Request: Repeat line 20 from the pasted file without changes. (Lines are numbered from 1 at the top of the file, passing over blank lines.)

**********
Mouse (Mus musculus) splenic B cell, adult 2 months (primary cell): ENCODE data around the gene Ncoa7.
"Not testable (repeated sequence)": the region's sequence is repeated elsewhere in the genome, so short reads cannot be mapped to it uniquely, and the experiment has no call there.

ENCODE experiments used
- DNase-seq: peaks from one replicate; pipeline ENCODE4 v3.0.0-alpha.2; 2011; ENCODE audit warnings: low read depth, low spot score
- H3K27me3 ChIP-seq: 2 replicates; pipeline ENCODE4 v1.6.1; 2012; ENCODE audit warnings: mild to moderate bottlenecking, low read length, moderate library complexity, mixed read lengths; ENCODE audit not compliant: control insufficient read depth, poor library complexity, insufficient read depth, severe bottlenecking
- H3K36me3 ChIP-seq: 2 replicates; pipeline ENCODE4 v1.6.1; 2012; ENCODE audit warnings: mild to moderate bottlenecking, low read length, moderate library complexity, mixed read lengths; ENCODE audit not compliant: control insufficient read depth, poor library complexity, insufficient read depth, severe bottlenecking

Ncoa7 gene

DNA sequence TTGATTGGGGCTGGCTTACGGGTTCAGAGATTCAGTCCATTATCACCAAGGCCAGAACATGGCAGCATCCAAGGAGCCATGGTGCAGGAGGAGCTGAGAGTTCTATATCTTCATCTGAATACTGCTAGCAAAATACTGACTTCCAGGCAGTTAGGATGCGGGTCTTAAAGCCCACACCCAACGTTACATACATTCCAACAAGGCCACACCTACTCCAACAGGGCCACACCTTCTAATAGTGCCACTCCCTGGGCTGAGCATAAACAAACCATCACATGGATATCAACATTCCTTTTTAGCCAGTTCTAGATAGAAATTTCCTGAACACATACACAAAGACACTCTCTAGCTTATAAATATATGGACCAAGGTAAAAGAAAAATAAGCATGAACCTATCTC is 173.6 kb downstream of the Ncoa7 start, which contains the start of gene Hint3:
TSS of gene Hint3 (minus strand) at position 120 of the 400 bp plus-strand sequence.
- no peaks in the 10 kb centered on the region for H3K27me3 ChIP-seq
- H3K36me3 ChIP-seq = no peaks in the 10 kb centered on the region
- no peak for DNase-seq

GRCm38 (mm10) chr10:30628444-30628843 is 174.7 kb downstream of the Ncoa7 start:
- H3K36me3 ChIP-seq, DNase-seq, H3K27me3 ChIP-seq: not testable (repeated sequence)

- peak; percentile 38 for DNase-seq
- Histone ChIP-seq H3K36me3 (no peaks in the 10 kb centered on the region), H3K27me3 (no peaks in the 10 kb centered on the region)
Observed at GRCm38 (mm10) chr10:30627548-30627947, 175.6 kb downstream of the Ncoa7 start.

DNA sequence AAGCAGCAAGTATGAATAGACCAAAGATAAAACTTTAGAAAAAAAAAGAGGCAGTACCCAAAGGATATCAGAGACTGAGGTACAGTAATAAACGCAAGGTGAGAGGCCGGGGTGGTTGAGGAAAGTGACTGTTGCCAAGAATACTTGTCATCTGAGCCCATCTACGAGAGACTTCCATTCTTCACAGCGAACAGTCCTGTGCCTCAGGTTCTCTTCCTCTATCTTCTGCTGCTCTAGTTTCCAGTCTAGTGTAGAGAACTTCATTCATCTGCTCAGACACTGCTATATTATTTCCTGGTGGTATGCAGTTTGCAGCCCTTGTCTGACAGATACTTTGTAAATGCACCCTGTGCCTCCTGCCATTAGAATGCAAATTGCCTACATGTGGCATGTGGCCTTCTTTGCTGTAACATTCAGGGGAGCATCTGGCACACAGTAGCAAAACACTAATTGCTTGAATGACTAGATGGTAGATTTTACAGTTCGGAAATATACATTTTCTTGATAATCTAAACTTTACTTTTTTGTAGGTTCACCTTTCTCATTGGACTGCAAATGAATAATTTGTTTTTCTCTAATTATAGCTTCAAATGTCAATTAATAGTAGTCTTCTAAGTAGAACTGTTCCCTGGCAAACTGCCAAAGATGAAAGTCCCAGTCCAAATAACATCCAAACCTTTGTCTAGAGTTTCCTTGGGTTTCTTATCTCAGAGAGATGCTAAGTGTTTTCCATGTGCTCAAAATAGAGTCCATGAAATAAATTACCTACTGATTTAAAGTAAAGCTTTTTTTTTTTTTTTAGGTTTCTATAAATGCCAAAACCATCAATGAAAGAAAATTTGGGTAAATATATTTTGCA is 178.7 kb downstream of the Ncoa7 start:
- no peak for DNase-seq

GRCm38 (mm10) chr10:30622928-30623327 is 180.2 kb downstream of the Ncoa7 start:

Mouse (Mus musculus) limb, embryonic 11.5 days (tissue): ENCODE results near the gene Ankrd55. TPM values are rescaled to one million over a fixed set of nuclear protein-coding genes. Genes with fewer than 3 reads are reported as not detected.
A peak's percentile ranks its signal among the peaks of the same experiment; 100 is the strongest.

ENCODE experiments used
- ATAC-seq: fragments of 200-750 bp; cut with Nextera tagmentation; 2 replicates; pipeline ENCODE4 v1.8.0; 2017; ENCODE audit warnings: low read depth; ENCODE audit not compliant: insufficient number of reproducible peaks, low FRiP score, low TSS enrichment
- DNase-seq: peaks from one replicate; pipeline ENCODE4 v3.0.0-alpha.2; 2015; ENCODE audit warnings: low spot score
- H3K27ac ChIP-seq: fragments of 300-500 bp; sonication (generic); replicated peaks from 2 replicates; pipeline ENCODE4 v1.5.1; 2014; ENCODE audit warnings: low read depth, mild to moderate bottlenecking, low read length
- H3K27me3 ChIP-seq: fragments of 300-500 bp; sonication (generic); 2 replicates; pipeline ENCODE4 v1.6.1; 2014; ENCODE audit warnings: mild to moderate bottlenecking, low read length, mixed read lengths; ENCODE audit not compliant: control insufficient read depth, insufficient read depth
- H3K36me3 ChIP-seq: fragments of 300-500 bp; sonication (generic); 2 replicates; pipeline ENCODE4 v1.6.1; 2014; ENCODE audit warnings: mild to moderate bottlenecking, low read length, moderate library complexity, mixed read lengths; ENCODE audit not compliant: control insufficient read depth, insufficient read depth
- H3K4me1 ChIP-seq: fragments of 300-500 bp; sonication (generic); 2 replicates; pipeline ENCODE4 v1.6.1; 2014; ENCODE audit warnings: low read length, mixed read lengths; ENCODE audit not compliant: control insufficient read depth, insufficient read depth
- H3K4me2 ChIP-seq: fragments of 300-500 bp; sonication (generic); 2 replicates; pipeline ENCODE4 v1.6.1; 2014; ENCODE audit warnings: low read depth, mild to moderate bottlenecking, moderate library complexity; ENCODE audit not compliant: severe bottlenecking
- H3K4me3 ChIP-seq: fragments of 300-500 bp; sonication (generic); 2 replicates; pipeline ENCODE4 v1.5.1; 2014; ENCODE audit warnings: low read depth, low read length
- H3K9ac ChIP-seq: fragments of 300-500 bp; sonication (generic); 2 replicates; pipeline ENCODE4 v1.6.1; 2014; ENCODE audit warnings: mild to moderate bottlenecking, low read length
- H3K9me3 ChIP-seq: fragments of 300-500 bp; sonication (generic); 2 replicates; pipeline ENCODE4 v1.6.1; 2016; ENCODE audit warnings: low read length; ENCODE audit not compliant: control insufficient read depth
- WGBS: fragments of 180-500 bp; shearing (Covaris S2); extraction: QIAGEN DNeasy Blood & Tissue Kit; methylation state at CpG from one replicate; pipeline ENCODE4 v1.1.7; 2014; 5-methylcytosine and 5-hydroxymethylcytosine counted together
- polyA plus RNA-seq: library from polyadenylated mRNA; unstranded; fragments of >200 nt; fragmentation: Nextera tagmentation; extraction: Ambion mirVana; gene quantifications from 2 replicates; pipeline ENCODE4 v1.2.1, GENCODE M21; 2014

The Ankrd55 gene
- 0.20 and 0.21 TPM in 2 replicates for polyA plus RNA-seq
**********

GRCm38 (mm10) chr10:30622928-30623327 is 180.2 kb downstream of the Ncoa7 start: